Password protection tips to prevent a data breach

Educate employees about creating stronger passwords and find better ways to secure them
By: | March 6, 2019
With institutional networks at continuous risk of a data breach, IT administrators are cracking down on password protection.With institutional networks at continuous risk of a data breach, IT administrators are cracking down on password protection.

With institutional networks at continuous risk of a data breach (and no shortage of campus employees who have a habit of attaching sticky notes with password reminders to their monitors), IT administrators are cracking down on password protection. The aims: Educate employees about creating stronger passwords and find better ways to secure them.

If you haven’t yet heard the following statements from your IT department, just wait—you will.

1. “Single-word passwords are no longer allowed. But easy-to-remember, hard-to-hack passphrases are.”

Data breaches persist at a rapid pace because users continue to choose birthday dates, words such as “password,” number combinations such as “12345,” and other easily guessed passwords. That’s a big reason for a strong policy such as the above.

Consider changing some of a passphrase’s letters into symbols or numbers for even more security. For example, “I love the Dallas Cowboys” could become “iL0v3the8alla$(0Wboyz.”

2. “Getting into the system will require two steps.”

Two-factor authentication takes advantage of the ubiquity of smartphones to keep sign-ins secure. After entering a name and password, a user will receive a text message, email or call containing a code needed to sign in.

3. “Try using the cloud to store encrypted passwords.”

A password vault, which users unlock with just one master password, remembers and automatically fills in usernames and passwords. As an alternative to autofill, a vault could store password information in a secured note. A hacked host would only show an encrypted blob of information rather than actual passwords.

4. “We’re not looking to frustrate you as you try to access your work.”

IT administrators should help campus users to see the solution is there to help, protecting confidential student information and financial data. Access to work must be as safe as it is efficient.

5. “We’re moving to biometrics.”

Biometric identification uses fingerprints and eye scans to authenticate users. Software can authenticate users based on “gesture biometrics,” which, for example, can track a user’s unique hand movement as it follows a moving circle or draws characters on a screen.

This type of authentication becomes increasingly important with virtual learning and government standards requiring strict controls for authenticating students. It can be used during enrollment, for class attendance, and at test-taking time.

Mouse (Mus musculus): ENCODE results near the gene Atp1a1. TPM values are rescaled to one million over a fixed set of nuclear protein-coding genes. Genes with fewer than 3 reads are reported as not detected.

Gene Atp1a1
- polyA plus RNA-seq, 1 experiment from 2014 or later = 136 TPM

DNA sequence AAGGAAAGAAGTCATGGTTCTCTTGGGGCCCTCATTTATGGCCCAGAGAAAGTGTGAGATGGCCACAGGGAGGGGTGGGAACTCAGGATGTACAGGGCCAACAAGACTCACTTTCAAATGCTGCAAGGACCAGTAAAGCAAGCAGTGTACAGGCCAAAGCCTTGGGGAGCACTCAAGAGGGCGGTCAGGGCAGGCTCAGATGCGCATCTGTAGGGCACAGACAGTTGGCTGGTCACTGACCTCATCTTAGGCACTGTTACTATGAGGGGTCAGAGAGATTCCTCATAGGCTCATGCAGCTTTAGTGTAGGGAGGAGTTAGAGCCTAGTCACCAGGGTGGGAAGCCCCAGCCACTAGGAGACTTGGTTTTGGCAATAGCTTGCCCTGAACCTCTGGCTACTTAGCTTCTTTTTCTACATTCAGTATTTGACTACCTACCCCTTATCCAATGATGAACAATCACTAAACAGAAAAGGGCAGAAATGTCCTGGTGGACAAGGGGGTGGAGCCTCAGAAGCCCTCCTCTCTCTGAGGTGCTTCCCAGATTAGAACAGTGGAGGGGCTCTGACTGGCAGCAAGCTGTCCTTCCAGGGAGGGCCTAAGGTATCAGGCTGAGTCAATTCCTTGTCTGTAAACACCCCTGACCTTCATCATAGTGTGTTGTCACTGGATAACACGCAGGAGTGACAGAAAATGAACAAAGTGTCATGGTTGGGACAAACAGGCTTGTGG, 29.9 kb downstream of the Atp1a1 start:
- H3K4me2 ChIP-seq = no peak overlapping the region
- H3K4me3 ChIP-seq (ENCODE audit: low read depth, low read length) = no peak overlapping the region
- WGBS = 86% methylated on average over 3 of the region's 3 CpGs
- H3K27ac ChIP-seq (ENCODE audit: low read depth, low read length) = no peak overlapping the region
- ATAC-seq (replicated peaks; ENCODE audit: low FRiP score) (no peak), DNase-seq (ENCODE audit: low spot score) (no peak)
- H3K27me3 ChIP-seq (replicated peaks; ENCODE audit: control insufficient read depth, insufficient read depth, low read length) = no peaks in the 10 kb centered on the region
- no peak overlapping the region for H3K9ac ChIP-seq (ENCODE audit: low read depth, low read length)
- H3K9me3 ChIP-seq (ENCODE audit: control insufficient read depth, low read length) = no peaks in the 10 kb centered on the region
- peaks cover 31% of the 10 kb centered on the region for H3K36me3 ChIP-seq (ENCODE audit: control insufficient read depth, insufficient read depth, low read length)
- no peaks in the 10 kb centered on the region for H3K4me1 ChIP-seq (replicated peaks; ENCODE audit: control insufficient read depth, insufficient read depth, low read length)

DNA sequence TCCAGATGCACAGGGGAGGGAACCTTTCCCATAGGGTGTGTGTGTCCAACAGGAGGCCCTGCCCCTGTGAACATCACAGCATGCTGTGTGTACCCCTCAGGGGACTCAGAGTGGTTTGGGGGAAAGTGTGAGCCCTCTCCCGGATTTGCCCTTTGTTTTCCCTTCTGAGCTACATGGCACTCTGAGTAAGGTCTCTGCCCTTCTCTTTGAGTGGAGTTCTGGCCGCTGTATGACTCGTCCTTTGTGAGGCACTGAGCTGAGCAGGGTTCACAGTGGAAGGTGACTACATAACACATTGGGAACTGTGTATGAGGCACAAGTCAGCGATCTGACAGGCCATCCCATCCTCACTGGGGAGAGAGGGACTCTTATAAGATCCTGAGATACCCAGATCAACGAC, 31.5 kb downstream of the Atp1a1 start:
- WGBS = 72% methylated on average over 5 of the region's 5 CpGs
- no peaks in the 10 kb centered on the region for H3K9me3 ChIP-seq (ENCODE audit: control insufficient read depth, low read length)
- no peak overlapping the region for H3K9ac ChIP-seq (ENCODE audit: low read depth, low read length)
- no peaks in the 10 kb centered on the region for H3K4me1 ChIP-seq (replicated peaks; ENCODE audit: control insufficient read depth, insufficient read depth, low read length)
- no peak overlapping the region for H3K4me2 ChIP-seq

In addition, biometrics software offers administrators information on what devices are being used for what classes, and the accuracy of the answers being provided. Such information helps in identifying patterns of academic fraud.

6. “All staff and students: Register for our required training program on ‘good password hygiene.’”

Even for colleges that aren’t yet offering training on password habits to the campus community, IT can regularly remind users of commonsense do’s and don’ts.

These include updating software immediately when security patches are issued, not using the same password for several sites, and using the strongest passwords for systems with the most sensitive activity, namely banking, social media and email.

7. “We’re now practicing the ‘Principle of Least Privilege’ on our campus—so unfortunately, you no longer have access to that system.”

No one person, system or network should have more access than they need. One option is using a subnet to limit users’ access, with students on one subnet and administrators on another. If one level is compromised, levels above that are not.

8. “Better, stronger passwords are a fact of life because of increased regulations.”

Colleges need security controls to meet compliance for funding, accreditation and business practices.

So institutions can’t delay implementing better, stronger information security systems if they want to keep up with new and changing regulations—and if officials want to give staff and students the confidence that their personal information is protected.

The original version of this article, written by Barb Freda, appeared in the October 2015 issue of University Business and can be viewed here.

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